What about attachment to God and forgiveness? There are so many ways to measure forgiveness. At that time we chose a measure of dispositional forgiveness called The Willingness to Forgive Scale, which was developed by Lise DeShea. In the language of psychology, a disposition is like a personality trait—something more durable than say a temporary mood state. DeShea had prepared mini-scenarios relevant to college life. In the questionnaire, she asked how willing respondents would be to forgive someone for a given action. One again we found no significant relationship for the anxiety dimension but when people felt more distant from God they were also less willing to forgive others.
ATTACHMENT and LOVE
PSYCHOLOGY and CHRISTIANITY
And Other Religions
Attachment might not include all of the things we mean when we speak about love. But the bond that binds parents and children carries through life. Following the death of a beloved parent, people often speak of how close they were to their mother or father. Closeness matters in relationships. And it seems closeness matters for Christians as well. Christians who feel distant from God also respond as if they lack spiritual strength and are less willing to forgive others. As Beck and McDonald noted in their article, it is hard to say what attachment might mean in religious traditions other than Christianity. Christians relate to God in a personal way. And are even encouraged to view God as a loving father. And we have some evidence here and in many other studies that attachment to God, spirituality, and forgiveness can be measured.
So I wonder if clergy and counselors consider measuring these and other aspects of spirituality when faith appears to be a factor in personal adjustment and well-being? For some, spirituality or formal religion does not matter much. But for billions of people faith matters. And understanding attachment may be important to understanding spiritual well-being.
Read more about love and attachment in Christian Cultures
Read more about love and attachment in Christian Cultures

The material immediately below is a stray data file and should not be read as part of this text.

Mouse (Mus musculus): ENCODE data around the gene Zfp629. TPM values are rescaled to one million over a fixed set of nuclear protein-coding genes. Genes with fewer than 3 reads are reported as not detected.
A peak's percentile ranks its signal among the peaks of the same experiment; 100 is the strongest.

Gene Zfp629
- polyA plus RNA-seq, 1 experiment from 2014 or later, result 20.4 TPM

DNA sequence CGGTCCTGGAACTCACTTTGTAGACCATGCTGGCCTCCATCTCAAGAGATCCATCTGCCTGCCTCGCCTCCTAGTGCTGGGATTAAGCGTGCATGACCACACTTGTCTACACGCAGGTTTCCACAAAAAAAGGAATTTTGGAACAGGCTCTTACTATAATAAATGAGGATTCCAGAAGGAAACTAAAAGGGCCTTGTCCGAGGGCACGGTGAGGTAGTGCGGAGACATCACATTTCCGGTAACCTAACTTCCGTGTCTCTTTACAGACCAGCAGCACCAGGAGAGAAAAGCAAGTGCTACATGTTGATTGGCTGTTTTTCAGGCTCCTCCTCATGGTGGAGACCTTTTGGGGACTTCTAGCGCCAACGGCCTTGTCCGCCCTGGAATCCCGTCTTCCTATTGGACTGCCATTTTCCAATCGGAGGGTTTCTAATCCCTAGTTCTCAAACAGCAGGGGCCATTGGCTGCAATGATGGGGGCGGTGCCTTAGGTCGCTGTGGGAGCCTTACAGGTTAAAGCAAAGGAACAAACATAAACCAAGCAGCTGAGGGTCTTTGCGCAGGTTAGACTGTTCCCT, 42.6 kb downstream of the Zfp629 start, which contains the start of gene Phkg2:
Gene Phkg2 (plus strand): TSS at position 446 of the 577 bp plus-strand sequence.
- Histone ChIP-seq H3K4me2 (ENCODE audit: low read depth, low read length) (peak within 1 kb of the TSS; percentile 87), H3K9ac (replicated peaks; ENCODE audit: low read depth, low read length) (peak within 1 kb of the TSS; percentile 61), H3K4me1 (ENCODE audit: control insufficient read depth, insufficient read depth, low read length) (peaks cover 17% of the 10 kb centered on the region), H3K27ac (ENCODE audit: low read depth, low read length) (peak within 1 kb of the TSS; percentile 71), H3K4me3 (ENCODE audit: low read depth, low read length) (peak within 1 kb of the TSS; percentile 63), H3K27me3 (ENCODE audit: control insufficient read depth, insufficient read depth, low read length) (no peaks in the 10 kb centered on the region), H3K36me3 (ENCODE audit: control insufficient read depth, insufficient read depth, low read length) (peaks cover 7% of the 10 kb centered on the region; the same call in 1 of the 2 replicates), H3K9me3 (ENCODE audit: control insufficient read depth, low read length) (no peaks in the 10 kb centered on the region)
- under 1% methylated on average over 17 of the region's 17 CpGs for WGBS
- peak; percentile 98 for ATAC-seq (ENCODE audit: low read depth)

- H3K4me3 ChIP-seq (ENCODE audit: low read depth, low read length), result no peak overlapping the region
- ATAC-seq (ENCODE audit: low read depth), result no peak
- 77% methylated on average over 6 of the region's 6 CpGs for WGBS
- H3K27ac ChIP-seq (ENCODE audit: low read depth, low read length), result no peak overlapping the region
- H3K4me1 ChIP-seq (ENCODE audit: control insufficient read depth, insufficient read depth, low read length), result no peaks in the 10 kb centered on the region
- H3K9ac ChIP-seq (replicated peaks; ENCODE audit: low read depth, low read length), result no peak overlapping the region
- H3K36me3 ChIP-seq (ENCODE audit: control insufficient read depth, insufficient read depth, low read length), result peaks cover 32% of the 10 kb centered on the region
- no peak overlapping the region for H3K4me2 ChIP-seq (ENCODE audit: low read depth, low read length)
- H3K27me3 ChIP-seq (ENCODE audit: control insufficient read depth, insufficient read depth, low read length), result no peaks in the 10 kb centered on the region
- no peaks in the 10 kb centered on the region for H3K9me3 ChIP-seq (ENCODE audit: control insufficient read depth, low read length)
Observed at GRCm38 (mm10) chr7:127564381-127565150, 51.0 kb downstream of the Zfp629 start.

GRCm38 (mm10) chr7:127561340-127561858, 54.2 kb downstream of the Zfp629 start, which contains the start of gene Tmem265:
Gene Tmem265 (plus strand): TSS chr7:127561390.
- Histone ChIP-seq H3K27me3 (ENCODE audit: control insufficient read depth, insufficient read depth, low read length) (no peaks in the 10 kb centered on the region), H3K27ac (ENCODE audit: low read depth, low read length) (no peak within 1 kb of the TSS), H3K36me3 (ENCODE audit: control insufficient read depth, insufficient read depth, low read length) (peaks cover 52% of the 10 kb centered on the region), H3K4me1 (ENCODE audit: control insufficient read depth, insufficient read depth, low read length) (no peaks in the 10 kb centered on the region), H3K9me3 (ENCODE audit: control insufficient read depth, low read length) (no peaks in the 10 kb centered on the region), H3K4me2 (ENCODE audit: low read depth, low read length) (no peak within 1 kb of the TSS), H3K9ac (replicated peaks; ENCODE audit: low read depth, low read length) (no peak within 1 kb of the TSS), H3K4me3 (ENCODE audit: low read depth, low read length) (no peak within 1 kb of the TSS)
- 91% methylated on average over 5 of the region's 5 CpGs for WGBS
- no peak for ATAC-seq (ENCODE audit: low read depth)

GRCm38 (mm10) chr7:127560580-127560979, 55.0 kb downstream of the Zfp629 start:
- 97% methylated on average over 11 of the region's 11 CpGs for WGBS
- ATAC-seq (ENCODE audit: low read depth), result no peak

Other related posts
Ainsworth, M. S. (1989). Attachments beyond infancy. American Psychologist, 44, 709-716.
Beck, R., & McDonald, A. (2004). Attachment to God: The Attachment to God Inventory, tests of working model correspondence, and an exploration of faith group differences. Journal of Psychology and Theology, 32, 92-103.
DeShea, L. (2003). A scenario-based scale of willingness to forgive. Individual Differences Research, 1, 201-217.
Kilpatrick, L. A. (2012). Attachment theory and the evolutionary psychology of religion. The International Journal for the Psychology of Religion, 22, 231-241. doi: 10.1080/10508619.2012.679556
Kirkpatrick, L. A., & Shaver, P. R. (1990). Attachment theory and religion: Childhood attachments, religious beliefs, and conversion. Journal for the Scientific Study of Religion, 29, 315–334.
Plante, T., Vallaeys, C. L., Sherman, A. C., & Wallston, K. A. (2002). The development of a brief version of the Santa Clara Strength of Religious Faith Questionnaire. Pastoral Psychology, 50, 359-368.
Sutton, G. W., McLeland, K. C., Weaks, K. L., Cogswell, P. E., & Miphouvieng, R. N. (2007). Does gender matter: Relationship of gender, spousal support, spirituality, and dispositional forgiveness to pastoral restoration, Pastoral Psychology, 55, 645-663. doi: 10.1007/s11089-007-0072-3
Sutton, G. W., & Mittelstadt, M. W. (2012). Loving God and loving others: Learning about love from psychological science and Pentecostal perspectives. Journal of Psychology and Christianity, 31, 157-166.
Bowlby, J. (1969). Attachment and loss: Vol. 1. Attachment.
: Basic Books. New York